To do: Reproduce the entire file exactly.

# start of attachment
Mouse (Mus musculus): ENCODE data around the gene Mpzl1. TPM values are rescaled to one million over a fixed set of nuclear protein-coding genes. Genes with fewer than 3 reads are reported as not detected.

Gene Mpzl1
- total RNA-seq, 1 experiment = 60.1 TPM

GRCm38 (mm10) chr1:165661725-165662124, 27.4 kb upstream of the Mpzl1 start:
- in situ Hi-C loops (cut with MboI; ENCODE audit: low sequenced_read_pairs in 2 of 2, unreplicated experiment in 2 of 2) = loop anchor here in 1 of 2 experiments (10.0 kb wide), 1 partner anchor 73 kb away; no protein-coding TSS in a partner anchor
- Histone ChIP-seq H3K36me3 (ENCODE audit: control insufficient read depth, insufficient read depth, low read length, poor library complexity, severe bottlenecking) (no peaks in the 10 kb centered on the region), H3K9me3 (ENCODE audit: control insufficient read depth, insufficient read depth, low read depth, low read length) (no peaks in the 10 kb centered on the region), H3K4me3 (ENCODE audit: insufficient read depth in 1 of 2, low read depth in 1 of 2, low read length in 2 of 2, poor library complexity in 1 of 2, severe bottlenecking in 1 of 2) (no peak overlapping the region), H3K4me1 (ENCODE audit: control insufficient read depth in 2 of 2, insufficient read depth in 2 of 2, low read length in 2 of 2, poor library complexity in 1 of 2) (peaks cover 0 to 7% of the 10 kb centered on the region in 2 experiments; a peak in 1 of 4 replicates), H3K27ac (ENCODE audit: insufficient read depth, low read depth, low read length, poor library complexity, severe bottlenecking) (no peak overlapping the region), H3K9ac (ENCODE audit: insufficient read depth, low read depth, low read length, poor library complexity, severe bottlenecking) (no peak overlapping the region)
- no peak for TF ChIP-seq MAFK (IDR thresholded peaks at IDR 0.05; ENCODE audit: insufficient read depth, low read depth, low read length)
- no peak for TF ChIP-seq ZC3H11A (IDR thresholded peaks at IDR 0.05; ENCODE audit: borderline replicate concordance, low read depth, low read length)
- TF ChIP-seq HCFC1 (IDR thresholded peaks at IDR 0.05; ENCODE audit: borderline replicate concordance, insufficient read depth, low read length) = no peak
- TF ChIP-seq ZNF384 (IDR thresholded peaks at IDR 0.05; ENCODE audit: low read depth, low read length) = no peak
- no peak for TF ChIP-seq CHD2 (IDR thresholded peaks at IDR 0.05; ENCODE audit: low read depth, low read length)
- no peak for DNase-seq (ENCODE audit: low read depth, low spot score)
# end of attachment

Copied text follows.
Mouse (Mus musculus): ENCODE data around the gene Mpzl1. TPM values are rescaled to one million over a fixed set of nuclear protein-coding genes. Genes with fewer than 3 reads are reported as not detected.

Gene Mpzl1
- total RNA-seq, 1 experiment = 60.1 TPM

GRCm38 (mm10) chr1:165661725-165662124, 27.4 kb upstream of the Mpzl1 start:
- in situ Hi-C loops (cut with MboI; ENCODE audit: low sequenced_read_pairs in 2 of 2, unreplicated experiment in 2 of 2) = loop anchor here in 1 of 2 experiments (10.0 kb wide), 1 partner anchor 73 kb away; no protein-coding TSS in a partner anchor
- Histone ChIP-seq H3K36me3 (ENCODE audit: control insufficient read depth, insufficient read depth, low read length, poor library complexity, severe bottlenecking) (no peaks in the 10 kb centered on the region), H3K9me3 (ENCODE audit: control insufficient read depth, insufficient read depth, low read depth, low read length) (no peaks in the 10 kb centered on the region), H3K4me3 (ENCODE audit: insufficient read depth in 1 of 2, low read depth in 1 of 2, low read length in 2 of 2, poor library complexity in 1 of 2, severe bottlenecking in 1 of 2) (no peak overlapping the region), H3K4me1 (ENCODE audit: control insufficient read depth in 2 of 2, insufficient read depth in 2 of 2, low read length in 2 of 2, poor library complexity in 1 of 2) (peaks cover 0 to 7% of the 10 kb centered on the region in 2 experiments; a peak in 1 of 4 replicates), H3K27ac (ENCODE audit: insufficient read depth, low read depth, low read length, poor library complexity, severe bottlenecking) (no peak overlapping the region), H3K9ac (ENCODE audit: insufficient read depth, low read depth, low read length, poor library complexity, severe bottlenecking) (no peak overlapping the region)
- no peak for TF ChIP-seq MAFK (IDR thresholded peaks at IDR 0.05; ENCODE audit: insufficient read depth, low read depth, low read length)
- no peak for TF ChIP-seq ZC3H11A (IDR thresholded peaks at IDR 0.05; ENCODE audit: borderline replicate concordance, low read depth, low read length)
- TF ChIP-seq HCFC1 (IDR thresholded peaks at IDR 0.05; ENCODE audit: borderline replicate concordance, insufficient read depth, low read length) = no peak
- TF ChIP-seq ZNF384 (IDR thresholded peaks at IDR 0.05; ENCODE audit: low read depth, low read length) = no peak
- no peak for TF ChIP-seq CHD2 (IDR thresholded peaks at IDR 0.05; ENCODE audit: low read depth, low read length)
- no peak for DNase-seq (ENCODE audit: low read depth, low spot score)